Virtual Reality. In technology circles, it’s the buzziest of buzz words at the moment. And it’s brilliant, great, a universal panacea to world peace – OK, maybe not a panacea, forgive us for getting enthusiastic.
But used in the right places, it truly is amazing technology. In the wrong – well it’s just a way to make people look daft in weird goggles.
So, works well or not so well? Key questions, sometimes tricky to answer. Maybe we can help.
Works well – when your audience is small. Not so well – when you need to engage hundreds. VR works brilliantly in a one to one or one to few situation, to give a small audience a truly immersive experience.
Works well – if there’s an element of education about your content. Not so well – when fun, fun, fun is the only objective. Don't misunderstand us, VR came out of the fun, fun, fun gaming industry. And undoubtedly, it is very enjoyable to experience. But in a commercial environment, VR works best if you want to take participants on a journey or through a process and educate them. It's good to have a clear objective.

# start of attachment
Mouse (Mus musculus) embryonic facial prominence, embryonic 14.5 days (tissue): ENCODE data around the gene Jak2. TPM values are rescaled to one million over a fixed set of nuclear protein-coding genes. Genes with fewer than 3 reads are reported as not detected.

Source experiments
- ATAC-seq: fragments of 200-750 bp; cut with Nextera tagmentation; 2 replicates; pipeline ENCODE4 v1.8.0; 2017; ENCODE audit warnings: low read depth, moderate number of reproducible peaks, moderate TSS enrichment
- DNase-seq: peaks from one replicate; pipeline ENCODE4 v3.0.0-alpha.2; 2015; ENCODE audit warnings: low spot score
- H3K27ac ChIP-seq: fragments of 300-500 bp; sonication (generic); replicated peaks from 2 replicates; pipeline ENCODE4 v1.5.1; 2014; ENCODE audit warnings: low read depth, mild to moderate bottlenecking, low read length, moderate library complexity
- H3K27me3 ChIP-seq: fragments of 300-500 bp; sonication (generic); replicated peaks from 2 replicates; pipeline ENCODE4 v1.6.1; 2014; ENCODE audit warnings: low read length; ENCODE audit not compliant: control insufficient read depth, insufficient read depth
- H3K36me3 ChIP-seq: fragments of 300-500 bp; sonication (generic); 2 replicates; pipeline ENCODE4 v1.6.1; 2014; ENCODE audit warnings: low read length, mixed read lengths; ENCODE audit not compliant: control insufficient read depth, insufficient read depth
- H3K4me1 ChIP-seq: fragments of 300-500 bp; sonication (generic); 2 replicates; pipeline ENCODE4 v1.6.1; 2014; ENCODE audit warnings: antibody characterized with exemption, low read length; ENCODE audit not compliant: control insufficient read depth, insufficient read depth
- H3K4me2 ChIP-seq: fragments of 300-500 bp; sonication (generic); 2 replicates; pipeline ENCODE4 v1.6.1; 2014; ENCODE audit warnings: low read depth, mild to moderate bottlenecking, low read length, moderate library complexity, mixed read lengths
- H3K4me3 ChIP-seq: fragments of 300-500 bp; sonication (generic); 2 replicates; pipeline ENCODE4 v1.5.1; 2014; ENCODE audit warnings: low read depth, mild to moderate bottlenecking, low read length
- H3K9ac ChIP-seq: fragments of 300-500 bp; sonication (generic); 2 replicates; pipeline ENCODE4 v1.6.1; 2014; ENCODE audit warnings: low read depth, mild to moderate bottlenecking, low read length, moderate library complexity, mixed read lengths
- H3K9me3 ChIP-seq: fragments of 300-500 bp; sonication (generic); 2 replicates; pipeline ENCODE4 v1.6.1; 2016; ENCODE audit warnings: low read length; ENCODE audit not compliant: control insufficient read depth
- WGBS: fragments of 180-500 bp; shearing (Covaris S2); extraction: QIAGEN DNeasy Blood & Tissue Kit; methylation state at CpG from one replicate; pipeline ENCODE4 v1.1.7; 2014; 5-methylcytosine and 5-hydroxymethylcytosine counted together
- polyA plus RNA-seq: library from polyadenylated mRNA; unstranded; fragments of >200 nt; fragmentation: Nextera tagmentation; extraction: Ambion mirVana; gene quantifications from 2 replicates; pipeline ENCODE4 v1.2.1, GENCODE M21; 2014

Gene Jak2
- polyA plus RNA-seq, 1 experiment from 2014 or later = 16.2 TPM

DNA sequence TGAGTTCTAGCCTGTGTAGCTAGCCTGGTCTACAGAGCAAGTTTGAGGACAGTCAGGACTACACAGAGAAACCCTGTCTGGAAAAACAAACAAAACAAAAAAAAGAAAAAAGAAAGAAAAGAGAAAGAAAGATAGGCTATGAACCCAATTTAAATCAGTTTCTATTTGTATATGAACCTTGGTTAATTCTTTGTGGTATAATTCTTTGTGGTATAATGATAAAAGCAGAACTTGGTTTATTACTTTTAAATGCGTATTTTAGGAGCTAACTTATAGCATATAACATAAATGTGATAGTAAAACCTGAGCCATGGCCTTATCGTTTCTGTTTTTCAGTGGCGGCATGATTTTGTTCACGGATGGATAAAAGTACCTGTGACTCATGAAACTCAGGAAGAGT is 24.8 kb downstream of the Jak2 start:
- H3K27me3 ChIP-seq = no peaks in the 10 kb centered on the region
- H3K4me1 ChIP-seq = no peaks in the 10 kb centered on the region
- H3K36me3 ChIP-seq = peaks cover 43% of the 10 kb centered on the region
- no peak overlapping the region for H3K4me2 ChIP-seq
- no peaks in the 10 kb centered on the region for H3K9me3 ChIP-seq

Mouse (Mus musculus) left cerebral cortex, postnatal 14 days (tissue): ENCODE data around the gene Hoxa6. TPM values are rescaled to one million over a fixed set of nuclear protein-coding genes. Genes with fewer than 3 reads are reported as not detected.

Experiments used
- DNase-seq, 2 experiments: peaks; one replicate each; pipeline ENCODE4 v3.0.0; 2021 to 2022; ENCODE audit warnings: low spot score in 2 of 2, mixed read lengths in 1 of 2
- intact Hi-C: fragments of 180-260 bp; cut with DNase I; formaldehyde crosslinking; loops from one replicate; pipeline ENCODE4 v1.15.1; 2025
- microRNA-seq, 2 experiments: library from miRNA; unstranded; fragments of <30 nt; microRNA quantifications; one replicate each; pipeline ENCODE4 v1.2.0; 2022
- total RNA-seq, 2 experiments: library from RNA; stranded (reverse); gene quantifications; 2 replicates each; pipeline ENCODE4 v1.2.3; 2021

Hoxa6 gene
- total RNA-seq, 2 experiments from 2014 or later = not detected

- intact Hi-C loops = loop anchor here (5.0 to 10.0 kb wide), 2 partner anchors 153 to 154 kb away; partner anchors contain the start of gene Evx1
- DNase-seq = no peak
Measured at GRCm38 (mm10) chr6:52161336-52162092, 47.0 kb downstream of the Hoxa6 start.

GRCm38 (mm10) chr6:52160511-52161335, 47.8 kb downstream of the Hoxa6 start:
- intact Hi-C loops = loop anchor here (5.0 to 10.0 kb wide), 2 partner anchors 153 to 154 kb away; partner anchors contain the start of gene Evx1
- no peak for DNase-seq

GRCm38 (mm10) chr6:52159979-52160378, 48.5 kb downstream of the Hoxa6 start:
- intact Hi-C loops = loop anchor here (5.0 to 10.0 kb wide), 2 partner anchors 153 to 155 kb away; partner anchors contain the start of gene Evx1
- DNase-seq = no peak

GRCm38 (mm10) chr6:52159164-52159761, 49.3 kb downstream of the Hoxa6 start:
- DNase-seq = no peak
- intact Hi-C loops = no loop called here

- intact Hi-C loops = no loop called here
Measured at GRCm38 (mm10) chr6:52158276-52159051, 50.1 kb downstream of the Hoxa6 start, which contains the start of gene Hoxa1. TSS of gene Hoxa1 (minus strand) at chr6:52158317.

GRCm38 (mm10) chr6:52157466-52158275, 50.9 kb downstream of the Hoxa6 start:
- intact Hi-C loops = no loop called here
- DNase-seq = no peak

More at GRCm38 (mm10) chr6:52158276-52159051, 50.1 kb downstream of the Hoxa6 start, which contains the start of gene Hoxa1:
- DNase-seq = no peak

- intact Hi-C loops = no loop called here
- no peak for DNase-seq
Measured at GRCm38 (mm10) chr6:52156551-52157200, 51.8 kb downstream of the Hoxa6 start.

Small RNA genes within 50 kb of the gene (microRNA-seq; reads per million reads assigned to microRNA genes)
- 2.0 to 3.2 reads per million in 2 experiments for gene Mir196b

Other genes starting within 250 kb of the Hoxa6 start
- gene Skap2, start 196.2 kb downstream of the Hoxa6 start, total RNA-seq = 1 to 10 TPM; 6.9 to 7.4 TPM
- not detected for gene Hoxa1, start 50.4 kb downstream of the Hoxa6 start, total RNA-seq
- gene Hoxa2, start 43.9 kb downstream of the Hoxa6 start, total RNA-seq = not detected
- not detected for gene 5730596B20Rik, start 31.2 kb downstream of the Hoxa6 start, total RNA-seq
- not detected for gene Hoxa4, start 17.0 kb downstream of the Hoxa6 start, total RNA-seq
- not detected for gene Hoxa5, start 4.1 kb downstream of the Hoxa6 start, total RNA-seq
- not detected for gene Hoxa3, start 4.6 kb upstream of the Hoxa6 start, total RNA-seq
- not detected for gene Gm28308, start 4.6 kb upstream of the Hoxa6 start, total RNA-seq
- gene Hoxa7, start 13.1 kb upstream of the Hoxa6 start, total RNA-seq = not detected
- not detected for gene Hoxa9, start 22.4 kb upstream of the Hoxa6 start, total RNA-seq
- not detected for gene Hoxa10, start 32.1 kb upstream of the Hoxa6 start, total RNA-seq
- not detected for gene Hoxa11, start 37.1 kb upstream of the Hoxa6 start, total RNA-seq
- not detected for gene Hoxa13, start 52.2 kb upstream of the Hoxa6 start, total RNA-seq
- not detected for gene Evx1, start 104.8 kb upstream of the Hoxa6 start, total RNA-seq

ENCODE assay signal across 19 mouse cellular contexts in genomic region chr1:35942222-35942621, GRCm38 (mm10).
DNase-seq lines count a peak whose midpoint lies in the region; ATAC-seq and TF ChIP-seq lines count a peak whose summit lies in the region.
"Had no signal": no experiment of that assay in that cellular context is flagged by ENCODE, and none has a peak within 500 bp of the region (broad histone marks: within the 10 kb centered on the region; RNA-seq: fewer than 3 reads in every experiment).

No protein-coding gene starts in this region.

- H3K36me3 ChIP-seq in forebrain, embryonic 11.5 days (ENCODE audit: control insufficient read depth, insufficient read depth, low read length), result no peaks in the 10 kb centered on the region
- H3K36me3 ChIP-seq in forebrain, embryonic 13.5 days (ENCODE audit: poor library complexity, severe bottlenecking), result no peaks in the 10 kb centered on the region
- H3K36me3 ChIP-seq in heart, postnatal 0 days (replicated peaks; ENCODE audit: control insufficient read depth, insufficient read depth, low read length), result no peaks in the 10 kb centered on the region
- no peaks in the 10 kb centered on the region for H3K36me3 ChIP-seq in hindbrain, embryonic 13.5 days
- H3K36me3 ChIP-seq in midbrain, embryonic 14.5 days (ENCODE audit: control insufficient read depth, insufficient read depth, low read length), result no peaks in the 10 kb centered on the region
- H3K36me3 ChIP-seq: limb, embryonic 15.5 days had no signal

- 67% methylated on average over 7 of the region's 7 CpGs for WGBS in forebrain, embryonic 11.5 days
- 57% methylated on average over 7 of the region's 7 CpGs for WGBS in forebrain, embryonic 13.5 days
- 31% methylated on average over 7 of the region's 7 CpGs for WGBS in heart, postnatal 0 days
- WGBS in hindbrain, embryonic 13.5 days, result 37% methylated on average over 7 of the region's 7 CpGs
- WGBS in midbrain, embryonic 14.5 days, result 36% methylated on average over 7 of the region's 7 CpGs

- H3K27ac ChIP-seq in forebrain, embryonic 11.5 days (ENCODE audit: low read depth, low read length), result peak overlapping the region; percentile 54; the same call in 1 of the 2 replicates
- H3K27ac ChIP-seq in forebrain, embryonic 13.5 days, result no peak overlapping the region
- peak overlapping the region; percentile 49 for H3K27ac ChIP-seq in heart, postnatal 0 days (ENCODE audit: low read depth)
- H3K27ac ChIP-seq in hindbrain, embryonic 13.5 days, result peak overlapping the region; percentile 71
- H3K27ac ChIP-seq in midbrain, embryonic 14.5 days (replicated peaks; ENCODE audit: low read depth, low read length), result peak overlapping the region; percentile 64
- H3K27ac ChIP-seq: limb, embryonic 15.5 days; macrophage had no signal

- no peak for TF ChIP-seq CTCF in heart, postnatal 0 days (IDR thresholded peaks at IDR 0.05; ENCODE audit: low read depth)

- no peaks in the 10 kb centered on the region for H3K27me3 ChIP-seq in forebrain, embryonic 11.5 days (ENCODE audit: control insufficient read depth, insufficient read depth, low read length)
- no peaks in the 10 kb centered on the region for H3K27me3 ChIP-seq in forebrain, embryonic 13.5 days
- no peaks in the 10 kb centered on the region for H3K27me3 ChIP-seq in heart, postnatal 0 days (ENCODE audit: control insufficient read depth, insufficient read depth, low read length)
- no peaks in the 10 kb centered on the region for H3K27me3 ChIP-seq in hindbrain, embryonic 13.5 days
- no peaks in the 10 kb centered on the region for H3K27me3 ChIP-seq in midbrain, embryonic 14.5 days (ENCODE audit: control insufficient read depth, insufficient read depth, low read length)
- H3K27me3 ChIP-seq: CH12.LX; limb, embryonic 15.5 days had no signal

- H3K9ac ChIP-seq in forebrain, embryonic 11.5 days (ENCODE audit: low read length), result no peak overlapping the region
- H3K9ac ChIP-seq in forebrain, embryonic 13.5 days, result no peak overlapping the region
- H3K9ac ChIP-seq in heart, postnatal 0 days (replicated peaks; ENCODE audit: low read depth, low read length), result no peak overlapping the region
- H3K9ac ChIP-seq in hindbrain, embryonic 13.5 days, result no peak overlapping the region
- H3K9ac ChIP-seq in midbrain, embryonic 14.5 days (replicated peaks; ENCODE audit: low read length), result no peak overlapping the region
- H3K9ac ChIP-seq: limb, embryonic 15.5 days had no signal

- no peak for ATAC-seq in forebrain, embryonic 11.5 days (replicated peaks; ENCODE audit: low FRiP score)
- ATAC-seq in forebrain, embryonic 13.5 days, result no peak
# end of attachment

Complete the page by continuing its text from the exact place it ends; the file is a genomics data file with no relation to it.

Works well – for individual experiences. Not so well – for mass entertainment. VR is very much an individual event. One person dons those goggles and is taken through the experience. If you want a large group to interact together, VR ain’t the tool. Though that shouldn’t stop you laughing at the person with headset reacting to what they are going through! Like these people did.
Want to know more? Book a Virtual Reality Show & Tell at your office. No pressure, just mind blowing technology brought to your door. Email email@example.com to book a session. All we ask is that you get the kettle on.